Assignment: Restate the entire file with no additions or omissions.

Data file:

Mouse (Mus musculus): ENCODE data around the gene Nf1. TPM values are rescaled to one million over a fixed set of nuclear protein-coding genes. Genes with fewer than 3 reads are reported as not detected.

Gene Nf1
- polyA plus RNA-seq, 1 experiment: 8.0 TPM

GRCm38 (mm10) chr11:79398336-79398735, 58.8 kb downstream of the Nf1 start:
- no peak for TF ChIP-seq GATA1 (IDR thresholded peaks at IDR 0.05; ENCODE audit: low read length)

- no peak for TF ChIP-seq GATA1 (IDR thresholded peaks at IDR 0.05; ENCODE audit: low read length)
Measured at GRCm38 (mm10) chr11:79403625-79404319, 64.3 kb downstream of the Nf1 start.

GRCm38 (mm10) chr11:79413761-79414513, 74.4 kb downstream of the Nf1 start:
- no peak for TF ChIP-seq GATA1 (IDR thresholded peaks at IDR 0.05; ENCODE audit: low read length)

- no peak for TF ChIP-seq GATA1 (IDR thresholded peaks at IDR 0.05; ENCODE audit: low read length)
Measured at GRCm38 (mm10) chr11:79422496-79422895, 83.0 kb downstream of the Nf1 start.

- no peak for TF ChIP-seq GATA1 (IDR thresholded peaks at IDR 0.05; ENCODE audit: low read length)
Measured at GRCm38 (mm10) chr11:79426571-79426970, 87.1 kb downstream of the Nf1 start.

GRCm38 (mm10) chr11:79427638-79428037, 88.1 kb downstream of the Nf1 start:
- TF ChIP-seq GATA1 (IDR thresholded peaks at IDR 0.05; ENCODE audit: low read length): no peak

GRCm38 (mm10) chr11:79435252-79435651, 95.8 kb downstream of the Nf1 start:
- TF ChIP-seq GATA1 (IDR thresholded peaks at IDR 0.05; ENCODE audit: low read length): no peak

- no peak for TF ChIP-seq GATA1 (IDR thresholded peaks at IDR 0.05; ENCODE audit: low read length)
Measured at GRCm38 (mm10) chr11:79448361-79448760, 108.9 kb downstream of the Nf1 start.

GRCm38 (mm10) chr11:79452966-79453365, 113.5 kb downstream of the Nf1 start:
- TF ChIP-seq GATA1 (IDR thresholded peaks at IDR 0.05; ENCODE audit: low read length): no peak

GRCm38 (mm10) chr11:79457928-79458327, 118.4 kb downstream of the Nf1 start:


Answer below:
Mouse (Mus musculus): ENCODE data around the gene Nf1. TPM values are rescaled to one million over a fixed set of nuclear protein-coding genes. Genes with fewer than 3 reads are reported as not detected.

Gene Nf1
- polyA plus RNA-seq, 1 experiment: 8.0 TPM

GRCm38 (mm10) chr11:79398336-79398735, 58.8 kb downstream of the Nf1 start:
- no peak for TF ChIP-seq GATA1 (IDR thresholded peaks at IDR 0.05; ENCODE audit: low read length)

- no peak for TF ChIP-seq GATA1 (IDR thresholded peaks at IDR 0.05; ENCODE audit: low read length)
Measured at GRCm38 (mm10) chr11:79403625-79404319, 64.3 kb downstream of the Nf1 start.

GRCm38 (mm10) chr11:79413761-79414513, 74.4 kb downstream of the Nf1 start:
- no peak for TF ChIP-seq GATA1 (IDR thresholded peaks at IDR 0.05; ENCODE audit: low read length)

- no peak for TF ChIP-seq GATA1 (IDR thresholded peaks at IDR 0.05; ENCODE audit: low read length)
Measured at GRCm38 (mm10) chr11:79422496-79422895, 83.0 kb downstream of the Nf1 start.

- no peak for TF ChIP-seq GATA1 (IDR thresholded peaks at IDR 0.05; ENCODE audit: low read length)
Measured at GRCm38 (mm10) chr11:79426571-79426970, 87.1 kb downstream of the Nf1 start.

GRCm38 (mm10) chr11:79427638-79428037, 88.1 kb downstream of the Nf1 start:
- TF ChIP-seq GATA1 (IDR thresholded peaks at IDR 0.05; ENCODE audit: low read length): no peak

GRCm38 (mm10) chr11:79435252-79435651, 95.8 kb downstream of the Nf1 start:
- TF ChIP-seq GATA1 (IDR thresholded peaks at IDR 0.05; ENCODE audit: low read length): no peak

- no peak for TF ChIP-seq GATA1 (IDR thresholded peaks at IDR 0.05; ENCODE audit: low read length)
Measured at GRCm38 (mm10) chr11:79448361-79448760, 108.9 kb downstream of the Nf1 start.

GRCm38 (mm10) chr11:79452966-79453365, 113.5 kb downstream of the Nf1 start:
- TF ChIP-seq GATA1 (IDR thresholded peaks at IDR 0.05; ENCODE audit: low read length): no peak

GRCm38 (mm10) chr11:79457928-79458327, 118.4 kb downstream of the Nf1 start: